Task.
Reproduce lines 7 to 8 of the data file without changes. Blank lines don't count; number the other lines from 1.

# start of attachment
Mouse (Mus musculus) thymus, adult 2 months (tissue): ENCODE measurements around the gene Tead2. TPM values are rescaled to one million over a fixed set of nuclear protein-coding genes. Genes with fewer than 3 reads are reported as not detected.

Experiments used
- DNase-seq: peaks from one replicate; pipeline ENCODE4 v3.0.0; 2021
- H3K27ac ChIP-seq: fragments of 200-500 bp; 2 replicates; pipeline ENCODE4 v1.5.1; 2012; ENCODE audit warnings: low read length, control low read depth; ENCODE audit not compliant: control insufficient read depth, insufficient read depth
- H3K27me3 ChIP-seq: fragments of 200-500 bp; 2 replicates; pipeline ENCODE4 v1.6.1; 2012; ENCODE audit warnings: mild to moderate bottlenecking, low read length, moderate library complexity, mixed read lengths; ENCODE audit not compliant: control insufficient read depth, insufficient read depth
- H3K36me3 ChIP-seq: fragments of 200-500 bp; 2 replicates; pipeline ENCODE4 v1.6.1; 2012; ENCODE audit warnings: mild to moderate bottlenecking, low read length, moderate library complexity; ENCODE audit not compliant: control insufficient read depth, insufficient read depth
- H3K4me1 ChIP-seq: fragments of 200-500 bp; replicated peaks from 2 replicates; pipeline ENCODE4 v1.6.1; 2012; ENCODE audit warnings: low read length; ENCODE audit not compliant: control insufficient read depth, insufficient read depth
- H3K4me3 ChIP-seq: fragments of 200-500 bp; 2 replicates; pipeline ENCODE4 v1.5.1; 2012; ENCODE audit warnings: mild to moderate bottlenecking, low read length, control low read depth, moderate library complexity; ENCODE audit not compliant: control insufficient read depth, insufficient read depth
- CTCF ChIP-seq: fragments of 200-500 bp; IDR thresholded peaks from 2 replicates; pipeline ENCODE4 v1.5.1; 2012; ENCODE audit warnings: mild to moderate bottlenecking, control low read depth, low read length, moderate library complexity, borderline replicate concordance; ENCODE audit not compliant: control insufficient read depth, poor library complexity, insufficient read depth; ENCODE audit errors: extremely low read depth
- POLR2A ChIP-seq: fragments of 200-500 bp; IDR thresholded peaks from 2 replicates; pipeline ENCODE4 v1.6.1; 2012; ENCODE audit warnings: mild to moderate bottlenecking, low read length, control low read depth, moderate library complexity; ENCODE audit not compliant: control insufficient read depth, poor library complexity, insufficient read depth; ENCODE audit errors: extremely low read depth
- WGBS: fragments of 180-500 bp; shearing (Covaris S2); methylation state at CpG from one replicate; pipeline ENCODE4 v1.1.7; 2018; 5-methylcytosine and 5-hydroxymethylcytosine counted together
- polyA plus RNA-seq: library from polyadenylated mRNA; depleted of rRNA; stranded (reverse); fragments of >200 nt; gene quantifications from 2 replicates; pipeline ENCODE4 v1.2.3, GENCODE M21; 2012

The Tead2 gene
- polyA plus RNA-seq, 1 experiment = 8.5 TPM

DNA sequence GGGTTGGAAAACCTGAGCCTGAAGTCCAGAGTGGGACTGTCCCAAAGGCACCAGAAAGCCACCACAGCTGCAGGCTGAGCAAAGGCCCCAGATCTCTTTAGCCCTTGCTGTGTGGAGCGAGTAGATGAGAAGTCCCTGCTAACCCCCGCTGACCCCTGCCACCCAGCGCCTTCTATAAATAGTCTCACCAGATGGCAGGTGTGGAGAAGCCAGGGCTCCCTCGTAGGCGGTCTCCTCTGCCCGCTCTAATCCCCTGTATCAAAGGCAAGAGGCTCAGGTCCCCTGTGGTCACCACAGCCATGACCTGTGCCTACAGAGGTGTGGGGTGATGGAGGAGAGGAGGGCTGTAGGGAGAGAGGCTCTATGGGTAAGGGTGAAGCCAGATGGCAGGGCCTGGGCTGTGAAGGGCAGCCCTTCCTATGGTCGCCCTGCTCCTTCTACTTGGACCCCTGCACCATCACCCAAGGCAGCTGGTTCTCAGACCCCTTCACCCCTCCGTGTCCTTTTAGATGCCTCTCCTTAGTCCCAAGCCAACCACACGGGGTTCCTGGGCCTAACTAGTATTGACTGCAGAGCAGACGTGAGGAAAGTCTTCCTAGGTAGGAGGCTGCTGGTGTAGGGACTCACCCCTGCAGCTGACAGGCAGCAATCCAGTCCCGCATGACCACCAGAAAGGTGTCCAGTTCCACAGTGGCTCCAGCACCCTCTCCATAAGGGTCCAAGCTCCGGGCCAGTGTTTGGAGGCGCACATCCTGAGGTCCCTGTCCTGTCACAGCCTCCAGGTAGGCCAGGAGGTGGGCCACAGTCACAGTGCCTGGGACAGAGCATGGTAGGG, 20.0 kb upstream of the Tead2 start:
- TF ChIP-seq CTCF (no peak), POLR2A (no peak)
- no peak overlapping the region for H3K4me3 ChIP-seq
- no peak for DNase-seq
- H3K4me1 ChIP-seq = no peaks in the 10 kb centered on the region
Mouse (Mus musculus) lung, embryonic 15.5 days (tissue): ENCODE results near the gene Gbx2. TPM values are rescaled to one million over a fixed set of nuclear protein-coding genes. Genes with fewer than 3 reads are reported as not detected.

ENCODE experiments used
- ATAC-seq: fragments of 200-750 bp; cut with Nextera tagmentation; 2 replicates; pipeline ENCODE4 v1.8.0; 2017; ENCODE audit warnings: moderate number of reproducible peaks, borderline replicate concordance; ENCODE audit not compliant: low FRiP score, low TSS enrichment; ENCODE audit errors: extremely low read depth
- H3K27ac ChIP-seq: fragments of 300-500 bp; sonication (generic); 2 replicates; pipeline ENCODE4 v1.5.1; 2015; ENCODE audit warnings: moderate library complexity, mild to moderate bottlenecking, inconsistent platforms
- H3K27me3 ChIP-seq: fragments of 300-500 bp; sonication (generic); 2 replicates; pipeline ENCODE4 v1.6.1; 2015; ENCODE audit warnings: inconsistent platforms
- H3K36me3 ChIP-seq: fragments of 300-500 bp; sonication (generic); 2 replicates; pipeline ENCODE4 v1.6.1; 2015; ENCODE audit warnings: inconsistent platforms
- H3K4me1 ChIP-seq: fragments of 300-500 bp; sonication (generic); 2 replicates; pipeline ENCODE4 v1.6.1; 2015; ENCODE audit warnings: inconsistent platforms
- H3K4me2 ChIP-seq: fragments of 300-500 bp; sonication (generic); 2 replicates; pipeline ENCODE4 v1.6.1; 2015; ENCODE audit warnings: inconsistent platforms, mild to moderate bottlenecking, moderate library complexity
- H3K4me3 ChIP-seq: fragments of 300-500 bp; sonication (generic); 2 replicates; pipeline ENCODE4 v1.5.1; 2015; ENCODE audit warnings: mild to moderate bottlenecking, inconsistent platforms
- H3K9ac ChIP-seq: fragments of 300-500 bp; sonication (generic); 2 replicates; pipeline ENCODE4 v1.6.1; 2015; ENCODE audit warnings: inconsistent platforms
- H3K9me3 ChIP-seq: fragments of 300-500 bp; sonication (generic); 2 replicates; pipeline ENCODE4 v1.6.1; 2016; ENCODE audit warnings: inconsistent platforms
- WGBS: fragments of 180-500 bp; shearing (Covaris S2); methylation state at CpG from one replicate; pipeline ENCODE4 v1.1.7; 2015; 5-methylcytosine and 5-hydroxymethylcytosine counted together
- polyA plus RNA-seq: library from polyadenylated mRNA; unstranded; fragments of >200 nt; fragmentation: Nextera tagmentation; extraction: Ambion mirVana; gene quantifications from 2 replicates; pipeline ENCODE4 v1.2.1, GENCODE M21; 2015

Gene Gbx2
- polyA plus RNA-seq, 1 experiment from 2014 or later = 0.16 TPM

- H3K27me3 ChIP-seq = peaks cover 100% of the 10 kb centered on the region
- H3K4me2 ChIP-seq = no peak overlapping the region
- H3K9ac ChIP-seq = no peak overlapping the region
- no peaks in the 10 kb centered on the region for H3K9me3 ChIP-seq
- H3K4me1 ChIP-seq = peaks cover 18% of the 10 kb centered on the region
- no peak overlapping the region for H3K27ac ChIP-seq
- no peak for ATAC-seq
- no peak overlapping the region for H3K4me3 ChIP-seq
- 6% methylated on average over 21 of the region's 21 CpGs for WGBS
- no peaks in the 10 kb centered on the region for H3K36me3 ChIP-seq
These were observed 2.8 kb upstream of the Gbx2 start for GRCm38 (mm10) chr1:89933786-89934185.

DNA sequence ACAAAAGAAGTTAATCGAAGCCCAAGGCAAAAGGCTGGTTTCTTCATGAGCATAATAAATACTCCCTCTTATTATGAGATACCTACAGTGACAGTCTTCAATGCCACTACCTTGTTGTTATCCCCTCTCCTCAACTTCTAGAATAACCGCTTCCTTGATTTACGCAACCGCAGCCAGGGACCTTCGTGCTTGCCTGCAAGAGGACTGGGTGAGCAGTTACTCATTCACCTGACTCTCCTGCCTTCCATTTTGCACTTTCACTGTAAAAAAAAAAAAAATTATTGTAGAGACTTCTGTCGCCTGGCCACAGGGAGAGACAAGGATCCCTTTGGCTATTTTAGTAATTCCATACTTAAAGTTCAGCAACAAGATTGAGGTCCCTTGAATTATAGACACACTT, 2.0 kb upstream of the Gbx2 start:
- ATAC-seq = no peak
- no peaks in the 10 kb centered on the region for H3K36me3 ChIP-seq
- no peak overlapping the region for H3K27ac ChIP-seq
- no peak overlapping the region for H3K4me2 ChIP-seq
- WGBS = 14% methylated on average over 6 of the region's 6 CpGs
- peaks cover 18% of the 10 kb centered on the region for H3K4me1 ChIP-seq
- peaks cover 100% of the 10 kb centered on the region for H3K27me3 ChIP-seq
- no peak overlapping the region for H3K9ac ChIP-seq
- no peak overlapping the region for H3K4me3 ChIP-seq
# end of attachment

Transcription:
- H3K4me1 ChIP-seq: fragments of 200-500 bp; replicated peaks from 2 replicates; pipeline ENCODE4 v1.6.1; 2012; ENCODE audit warnings: low read length; ENCODE audit not compliant: control insufficient read depth, insufficient read depth
- H3K4me3 ChIP-seq: fragments of 200-500 bp; 2 replicates; pipeline ENCODE4 v1.5.1; 2012; ENCODE audit warnings: mild to moderate bottlenecking, low read length, control low read depth, moderate library complexity; ENCODE audit not compliant: control insufficient read depth, insufficient read depth